Lili Zhang sits in her kitchen in a miniature chair pulled up to a tiny table feeding sliced apples and shrimp to a wiggly toddler on her left and boiled eggs to a sleepy baby on her right. As most days, she brings an attentive calm to juggling children with different preferences and schedules.
Midday sunlight streams through a wide bay window next to a polished piano, and foam puzzle pieces create a brightly colored play area underneath shelves holding books and baskets of toys. For Zhang, this building is both her home and her family child care business where she works 12- to 14-hour days.
“By the end of the day, I’m exhausted,” says Zhang. “But I love children so much. I love watching them speak their first sentence, introducing them to Chinese culture and sharing those joys with the parents.”
Zhang is one of many family child care operators in San Francisco who offer home-based care. In fact, this model accounts for one-quarter of the licensed child care available in the city. Despite steady investment in this sector through public and private initiatives, only 15% of 0-2-year-olds in San Francisco have licensed care, leaving almost 20,000 infants and toddlers without licensed care.
While some of these children are cared for by parents who want to stay home, or by friends or neighbors, there remains a significant gap for families who want or need licensed care. This work is critical in California where 62% of people live in child care deserts and family child care centers provide one-third of statewide child care slots.
Zhang was a teacher in China for many years, until she moved to San Francisco and started working as a Mandarin-speaking nanny. About five years ago, she began daydreaming about opening her own family child care home to serve more families.
Zhang was attending a workshop to learn about LIIF’s Family Child Care Startup Grant for early care and education (ECE) providers when she met Phranda Wolfe, a program officer for the Child Care Facilities Fund at LIIF.
Wolfe guided Zhang through an assessment to identify the materials needed to run a safe, quality program out of her home and provided technical assistance to create a budget and business plan. Ultimately, LIIF provided a $4,000 grant to purchase a crib, kid-sized furniture, reading materials, bookshelves and educational toys.
While $4,000 may not seem like a lot, LIIF has identified that small investments, responsive to individual need and offered alongside technical support, can be instrumental in the first year of an ECE business. The program is similar to models in other cities, including Boston’s Childcare Entrepreneur Fund.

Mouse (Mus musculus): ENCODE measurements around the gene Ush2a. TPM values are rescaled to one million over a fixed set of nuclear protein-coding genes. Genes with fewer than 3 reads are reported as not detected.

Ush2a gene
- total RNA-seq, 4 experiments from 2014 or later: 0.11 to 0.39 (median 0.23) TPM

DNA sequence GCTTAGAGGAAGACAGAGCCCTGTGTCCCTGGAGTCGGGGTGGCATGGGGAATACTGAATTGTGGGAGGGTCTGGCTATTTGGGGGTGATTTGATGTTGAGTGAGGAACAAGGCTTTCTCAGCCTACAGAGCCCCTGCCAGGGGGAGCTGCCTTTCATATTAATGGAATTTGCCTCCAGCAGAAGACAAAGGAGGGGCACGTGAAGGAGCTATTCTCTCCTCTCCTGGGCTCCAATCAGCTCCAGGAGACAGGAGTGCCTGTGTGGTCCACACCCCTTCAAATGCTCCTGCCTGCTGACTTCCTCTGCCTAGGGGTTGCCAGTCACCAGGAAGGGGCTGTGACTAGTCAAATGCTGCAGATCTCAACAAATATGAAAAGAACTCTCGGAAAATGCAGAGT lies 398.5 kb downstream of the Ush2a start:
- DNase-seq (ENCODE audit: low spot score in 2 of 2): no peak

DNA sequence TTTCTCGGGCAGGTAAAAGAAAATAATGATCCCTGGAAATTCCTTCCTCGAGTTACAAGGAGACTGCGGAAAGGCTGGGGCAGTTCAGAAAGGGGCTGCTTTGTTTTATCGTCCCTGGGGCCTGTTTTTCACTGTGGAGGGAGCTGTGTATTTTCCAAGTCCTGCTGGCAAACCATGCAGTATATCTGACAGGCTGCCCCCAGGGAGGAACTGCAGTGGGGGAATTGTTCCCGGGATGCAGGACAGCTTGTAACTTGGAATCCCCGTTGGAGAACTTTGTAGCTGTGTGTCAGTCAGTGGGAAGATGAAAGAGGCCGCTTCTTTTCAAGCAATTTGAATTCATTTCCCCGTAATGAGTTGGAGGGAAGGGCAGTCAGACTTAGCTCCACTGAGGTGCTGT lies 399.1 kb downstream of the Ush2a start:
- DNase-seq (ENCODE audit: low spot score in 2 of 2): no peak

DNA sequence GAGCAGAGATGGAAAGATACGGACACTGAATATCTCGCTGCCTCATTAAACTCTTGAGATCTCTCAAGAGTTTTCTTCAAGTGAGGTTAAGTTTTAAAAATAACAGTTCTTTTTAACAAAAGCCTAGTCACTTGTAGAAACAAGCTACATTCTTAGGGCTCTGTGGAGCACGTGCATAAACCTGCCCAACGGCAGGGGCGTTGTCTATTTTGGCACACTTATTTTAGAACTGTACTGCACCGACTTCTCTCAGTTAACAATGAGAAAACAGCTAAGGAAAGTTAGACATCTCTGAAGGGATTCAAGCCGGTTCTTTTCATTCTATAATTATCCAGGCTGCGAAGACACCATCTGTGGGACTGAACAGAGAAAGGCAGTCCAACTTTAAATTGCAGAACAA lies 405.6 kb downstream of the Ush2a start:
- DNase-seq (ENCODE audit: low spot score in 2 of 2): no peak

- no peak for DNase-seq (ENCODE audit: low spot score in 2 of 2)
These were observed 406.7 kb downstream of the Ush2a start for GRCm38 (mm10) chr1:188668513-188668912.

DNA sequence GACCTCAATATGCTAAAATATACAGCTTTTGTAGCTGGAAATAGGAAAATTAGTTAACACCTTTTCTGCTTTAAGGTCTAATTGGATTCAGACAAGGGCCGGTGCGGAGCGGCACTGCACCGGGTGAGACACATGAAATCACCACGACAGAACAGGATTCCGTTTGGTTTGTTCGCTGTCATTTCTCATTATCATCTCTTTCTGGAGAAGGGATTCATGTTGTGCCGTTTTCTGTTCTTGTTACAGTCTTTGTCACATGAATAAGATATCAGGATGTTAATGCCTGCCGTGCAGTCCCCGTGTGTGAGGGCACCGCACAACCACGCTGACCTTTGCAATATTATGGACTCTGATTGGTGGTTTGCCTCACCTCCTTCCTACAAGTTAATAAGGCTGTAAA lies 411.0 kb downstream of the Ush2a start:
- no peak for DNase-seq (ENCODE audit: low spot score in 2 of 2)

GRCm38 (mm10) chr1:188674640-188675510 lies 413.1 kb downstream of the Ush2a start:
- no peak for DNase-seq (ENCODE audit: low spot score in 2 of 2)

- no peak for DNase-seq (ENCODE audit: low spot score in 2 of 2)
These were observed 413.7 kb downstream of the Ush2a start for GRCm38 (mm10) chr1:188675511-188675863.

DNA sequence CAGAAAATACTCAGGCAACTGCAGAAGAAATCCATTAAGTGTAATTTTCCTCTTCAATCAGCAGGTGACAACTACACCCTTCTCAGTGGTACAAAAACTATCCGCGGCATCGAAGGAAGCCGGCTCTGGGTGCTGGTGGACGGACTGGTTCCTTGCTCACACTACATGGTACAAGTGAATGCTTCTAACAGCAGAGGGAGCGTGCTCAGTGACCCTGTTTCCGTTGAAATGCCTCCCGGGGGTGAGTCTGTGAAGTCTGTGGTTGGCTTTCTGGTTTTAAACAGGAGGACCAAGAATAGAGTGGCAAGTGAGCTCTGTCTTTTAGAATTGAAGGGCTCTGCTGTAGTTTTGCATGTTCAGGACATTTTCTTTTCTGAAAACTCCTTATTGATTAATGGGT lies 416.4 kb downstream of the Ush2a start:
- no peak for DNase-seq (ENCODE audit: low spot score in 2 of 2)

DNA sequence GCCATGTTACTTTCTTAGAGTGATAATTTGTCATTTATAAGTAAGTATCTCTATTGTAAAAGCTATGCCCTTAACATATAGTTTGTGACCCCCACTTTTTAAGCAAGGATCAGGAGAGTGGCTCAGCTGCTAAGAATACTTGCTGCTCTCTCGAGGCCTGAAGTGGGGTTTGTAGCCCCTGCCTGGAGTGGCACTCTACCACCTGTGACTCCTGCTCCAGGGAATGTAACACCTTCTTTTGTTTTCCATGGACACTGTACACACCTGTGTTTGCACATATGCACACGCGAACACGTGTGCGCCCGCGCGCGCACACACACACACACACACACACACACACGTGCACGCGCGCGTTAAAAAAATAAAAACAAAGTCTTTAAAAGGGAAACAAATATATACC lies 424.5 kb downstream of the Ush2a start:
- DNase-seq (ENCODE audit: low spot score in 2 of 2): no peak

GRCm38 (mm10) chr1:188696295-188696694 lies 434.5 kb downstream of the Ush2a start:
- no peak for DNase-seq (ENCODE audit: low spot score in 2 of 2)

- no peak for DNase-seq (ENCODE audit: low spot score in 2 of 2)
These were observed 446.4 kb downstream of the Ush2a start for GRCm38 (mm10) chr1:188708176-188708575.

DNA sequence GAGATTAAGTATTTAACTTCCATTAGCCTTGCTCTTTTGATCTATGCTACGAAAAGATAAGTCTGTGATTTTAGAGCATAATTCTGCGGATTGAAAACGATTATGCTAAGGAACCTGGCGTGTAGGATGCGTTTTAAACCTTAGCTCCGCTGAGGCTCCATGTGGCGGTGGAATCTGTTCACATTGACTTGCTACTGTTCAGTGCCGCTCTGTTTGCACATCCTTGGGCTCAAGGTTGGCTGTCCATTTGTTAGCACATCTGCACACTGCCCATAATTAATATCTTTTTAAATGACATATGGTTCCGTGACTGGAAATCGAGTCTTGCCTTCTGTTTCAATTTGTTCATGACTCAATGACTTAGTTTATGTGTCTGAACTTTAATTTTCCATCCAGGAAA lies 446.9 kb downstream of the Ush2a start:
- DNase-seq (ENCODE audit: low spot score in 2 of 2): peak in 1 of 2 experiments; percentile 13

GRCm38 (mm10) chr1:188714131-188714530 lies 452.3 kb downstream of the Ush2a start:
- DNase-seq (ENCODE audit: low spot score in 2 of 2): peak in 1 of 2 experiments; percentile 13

“Starting a small business can be isolating, especially when you’re working from home,” says Wolfe. “We heard from many referral agencies that people were coming to them interested in providing care and education to infants and toddlers out of their homes, so we launched a program to partner with hopeful business owners, providing technical assistance, grant money and encouragement.”
Since March 2019, LIIF has awarded nine grants totaling more than $40,000 to create 54 new child care spaces in San Francisco, thanks to generous funding from the San Francisco Office of Early Care and Education. Startup grant funds are used to purchase furniture, educational materials, insurance or to cover the salary of an assistant while a provider attends school to gain credentials.
Fully 100% of LIIF startup grants have supported immigrant, women- and minority-owned businesses (WMBEs), and our technical assistance is offered in English, Cantonese, Mandarin and Spanish. LIIF’s culturally competent work in early care and education continues to be a pillar of our social justice and equity work.
“When I started my business in January, I didn’t have income to buy furniture,” says Zhang. “I was so happy to have support, especially in my first year. I have confidence now in the future of my business.”
LIIF’s startup grants support family child care businesses that are much smaller than the child care centers in LIIF’s portfolio, which can serve as many as 200 children. But in a city where zoning laws are strict, land is scarce and profit margins are slim, serving children out of homes has proved to be a smart solution.
Looking forward, there is opportunity to grow impact.
LIIF offers guidance for providers interested in enrolling in the Family Child Care Quality Network (FCCQN), an initiative for businesses offering seats to low-income children in exchange for subsidies and professional development. For providers hoping to one day expand or open their own business, LIIF offers technical assistance and expansion grants.
“LIIF’s family child care start up grant supports the spirit of small business,” says Wolfe. “Our goal is to help get them up and running so they can make a living and provide encouragement and thought partnership along the way. We’re here to walk the journey alongside them.”
For more information on LIIF’s Family Child Care Start Up grants, please contact Phranda Wolfe, program officer for LIIF’s Child Care Facilities Fund. She can be reached at email@example.com
Partners: LIIF would like to thank Wu Yee Children’s Services and the Children’s Council of San Francisco for their partnership as resource and referral agencies and the San Francisco Office of Early Care and Education for their continued funding of our work.